Matt Weinstock, Feb. 25, 1960
The prohibition era (1920-1933) was a long time ago but to many persons it remains the most unforgettable time of their lives. It had for them an aura of pleasurable deviltry.
It also provided the setting of the rise of gangsterism and lawlessness, but that's another story which can be seen regularly on TV.
Last weekend some people in Laurel Canyon who revere the memorable past invited 40 guests to an old-fashioned home brew party.
THEY PROCURED a big crock and the makings from one of the several markets around town which stock them, and put up four batches -- 56 quarts -- of the bubbly stuff. In their case, being somewhat on the sybaritic side, they used wild rice instead of malt.
The hostess reports that 48 of the 56 bottles were consumed and a fine time was had by all. And after the imbibers downed their first jug the same old silly smiles that she remembers from 1928 came over their faces.
Only one mad moment occurred. A writer moved over to a group where a surgeon was describing a particularly grisly operation he had lately performed. The writer, unaware of the narrator's identity, was appalled. Afterward he asked in deep concern of the man standing next to him, "Is he a doctor?" Assured that he was, the writer said, "That's a relief!"
SPEAKING OF home brew, a large lady in a Glendale Blvd. bar announced savagely that she would be a prime murder suspect if she ever located her spouse.
"Don't say that, ma'am," Leo the bartender said, "we're all gentlemen here!"
At which, Frederick Keller reports, she looked around and snorted, "Gentlemen! Why, this looks like the second Appalachian meeting!"
I always liked my game
My play is quite meticulous,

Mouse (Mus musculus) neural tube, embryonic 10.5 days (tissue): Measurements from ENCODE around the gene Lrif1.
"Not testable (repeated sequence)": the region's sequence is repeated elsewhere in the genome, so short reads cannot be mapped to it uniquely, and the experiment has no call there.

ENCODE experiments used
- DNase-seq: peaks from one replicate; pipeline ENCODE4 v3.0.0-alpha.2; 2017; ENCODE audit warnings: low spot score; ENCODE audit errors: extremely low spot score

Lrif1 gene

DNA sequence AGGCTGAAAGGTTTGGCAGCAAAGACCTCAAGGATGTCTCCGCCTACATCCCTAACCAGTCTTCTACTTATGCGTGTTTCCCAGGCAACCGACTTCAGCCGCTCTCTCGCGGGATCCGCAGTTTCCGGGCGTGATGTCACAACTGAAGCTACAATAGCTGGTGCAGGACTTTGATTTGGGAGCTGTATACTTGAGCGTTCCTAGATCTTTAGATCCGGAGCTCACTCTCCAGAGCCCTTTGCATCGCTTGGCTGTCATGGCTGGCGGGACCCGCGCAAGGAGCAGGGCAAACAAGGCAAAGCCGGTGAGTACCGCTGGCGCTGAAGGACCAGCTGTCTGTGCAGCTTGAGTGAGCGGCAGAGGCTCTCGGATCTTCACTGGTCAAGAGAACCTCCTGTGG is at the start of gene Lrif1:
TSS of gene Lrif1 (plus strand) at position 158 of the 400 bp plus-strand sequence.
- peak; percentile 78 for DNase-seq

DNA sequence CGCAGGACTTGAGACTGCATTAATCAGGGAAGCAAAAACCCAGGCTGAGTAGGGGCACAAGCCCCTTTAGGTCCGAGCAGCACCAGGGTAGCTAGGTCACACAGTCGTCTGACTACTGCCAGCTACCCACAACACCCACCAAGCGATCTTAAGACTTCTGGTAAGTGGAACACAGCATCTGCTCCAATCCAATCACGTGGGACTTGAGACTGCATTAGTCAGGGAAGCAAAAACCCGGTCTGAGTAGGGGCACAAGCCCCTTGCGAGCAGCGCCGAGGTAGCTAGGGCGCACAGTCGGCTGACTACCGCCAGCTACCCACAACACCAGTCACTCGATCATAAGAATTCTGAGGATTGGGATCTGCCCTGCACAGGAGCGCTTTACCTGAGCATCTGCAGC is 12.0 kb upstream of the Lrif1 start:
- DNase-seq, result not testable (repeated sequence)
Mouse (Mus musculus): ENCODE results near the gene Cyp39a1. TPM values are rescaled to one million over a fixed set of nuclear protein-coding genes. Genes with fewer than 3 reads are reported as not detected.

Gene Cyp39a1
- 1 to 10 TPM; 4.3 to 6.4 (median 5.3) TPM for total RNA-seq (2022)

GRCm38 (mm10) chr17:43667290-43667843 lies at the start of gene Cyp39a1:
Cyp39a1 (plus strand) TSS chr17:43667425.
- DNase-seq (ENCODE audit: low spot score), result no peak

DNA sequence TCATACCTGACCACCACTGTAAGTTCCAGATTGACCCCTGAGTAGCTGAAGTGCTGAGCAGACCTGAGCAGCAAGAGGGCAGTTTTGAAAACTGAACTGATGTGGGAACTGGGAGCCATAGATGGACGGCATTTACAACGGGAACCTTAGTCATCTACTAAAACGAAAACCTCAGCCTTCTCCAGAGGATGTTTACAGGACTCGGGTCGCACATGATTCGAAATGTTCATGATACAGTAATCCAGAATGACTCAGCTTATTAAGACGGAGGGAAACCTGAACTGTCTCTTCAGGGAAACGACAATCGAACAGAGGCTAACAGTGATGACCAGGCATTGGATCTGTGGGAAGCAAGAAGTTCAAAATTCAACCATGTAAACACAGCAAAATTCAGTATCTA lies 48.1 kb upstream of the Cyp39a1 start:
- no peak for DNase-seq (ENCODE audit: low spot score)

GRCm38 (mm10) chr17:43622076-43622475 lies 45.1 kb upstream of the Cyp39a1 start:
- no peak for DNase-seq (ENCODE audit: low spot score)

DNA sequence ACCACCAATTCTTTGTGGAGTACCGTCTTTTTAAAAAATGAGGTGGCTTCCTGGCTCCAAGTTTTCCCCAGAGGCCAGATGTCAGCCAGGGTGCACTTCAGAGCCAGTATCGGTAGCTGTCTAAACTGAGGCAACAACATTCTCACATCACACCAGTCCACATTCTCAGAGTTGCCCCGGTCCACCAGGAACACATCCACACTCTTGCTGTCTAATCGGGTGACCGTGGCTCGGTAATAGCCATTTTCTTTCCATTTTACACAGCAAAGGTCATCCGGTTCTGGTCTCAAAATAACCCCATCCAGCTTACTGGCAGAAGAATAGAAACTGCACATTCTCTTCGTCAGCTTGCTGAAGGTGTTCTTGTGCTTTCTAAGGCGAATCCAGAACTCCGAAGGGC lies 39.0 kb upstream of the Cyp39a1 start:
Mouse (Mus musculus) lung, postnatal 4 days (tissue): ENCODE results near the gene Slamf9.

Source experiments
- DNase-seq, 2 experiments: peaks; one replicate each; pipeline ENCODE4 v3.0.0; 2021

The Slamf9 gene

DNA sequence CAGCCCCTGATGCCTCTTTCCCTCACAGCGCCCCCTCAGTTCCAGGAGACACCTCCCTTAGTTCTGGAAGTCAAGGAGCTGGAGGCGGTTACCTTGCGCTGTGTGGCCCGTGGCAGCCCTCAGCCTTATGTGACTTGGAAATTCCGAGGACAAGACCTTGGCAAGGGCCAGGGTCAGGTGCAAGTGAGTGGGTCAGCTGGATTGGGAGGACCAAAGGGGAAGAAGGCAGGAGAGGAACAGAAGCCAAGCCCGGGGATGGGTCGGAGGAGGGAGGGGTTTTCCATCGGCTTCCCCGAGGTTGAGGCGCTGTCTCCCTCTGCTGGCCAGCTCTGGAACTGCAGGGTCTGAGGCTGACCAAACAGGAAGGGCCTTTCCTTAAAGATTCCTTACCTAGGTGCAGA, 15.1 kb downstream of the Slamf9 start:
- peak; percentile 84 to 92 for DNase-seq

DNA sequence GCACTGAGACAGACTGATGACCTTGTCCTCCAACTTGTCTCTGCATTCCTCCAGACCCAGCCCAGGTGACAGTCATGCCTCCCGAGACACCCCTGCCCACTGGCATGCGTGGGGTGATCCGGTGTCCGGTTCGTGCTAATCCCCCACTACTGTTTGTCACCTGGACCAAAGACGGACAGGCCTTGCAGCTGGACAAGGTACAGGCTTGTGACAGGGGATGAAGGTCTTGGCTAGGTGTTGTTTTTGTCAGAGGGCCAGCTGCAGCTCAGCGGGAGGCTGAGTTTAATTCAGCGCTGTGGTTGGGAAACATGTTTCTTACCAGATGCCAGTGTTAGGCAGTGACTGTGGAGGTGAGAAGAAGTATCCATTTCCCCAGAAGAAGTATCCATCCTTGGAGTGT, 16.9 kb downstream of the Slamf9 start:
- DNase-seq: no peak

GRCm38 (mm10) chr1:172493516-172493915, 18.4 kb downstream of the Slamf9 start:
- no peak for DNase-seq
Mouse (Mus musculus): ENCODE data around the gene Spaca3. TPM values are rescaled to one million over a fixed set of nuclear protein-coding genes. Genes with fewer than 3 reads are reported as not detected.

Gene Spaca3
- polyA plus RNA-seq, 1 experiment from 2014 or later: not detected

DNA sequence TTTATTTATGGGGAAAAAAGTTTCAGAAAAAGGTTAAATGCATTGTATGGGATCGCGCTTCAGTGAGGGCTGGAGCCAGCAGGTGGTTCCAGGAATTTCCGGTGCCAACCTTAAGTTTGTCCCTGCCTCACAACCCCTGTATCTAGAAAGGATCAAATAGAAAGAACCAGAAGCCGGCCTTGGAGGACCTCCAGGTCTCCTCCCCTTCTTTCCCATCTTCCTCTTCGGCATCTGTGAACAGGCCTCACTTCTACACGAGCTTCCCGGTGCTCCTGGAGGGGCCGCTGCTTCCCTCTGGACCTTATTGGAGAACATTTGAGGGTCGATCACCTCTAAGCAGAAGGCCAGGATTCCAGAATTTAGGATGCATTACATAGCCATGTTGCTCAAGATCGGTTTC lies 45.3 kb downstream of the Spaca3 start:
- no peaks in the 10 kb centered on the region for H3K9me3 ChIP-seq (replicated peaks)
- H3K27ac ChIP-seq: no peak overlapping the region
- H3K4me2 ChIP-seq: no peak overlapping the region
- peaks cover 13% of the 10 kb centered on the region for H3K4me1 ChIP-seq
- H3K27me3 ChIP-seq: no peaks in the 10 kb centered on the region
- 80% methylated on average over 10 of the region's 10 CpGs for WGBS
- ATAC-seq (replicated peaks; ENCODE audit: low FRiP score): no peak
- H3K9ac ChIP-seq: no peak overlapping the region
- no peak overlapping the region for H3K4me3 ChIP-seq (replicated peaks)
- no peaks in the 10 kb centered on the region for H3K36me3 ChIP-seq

Chessmen are supposed
But this is most ridiculous.
MONDAY Bob Simmons, 30, of Bellflower, a phone company employee, went scuba diving with two friends off a deserted beach about two miles south of Laguna.
They had swum out past the breakers when Bob had difficulty clearing his face mask. He became exhausted and tried to head for shore. His companions went on, not knowing of his distress. His wife, Cindy, saw from the beach that he was in trouble but no one was around.
Just then three young couples on a picnic arrived. Told of Bob's plight, the three youths, about 18, rushed fully clothed into the 10-foot deep water and pulled Bob out. A woman nurse happened by and gave artificial respiration. Bob's heart had stopped. Meanwhile, one youth ran to the highway and waved down a policeman, who summoned help.
Bob, who was unconscious for hours, is going to be all right and his wife Cindy hopes the boys who saved him, the nurse and the officer may see this and understand how grateful they are. In the excitement she didn't get their names.
DR. Vierling Kersey, president of the L.A. College of Optometry, spoke on eyestrain at the California Optometric Assn. congress the other day and afterward held a press conference for high school newspaper reporters who were present.
In various ways they all asked the same question: "If we didn't get so much homework, we wouldn't get eyestrain, would we?"
Dr. Kersey, former superintendent of city schools, replied unblinkingly, "Are there any other questions?"
AT RANDOM -- Man I know received a token bottle of sweet-smelling stuff with this note from the press agent: "Only 72 hours ago the contents of this bottle, Arpege perfume, were succulent flowers peacefully basking in the warm sun of southern France. Only three dawns have passed since they were plucked, processed and placed on your desk." The next step is obvious. You order it from your favorite supermarket . . . Bob Ritchey thinks people will look back on February, 1960, as the month they had to look twice at the headlines to see if they were about Caryl or Carole.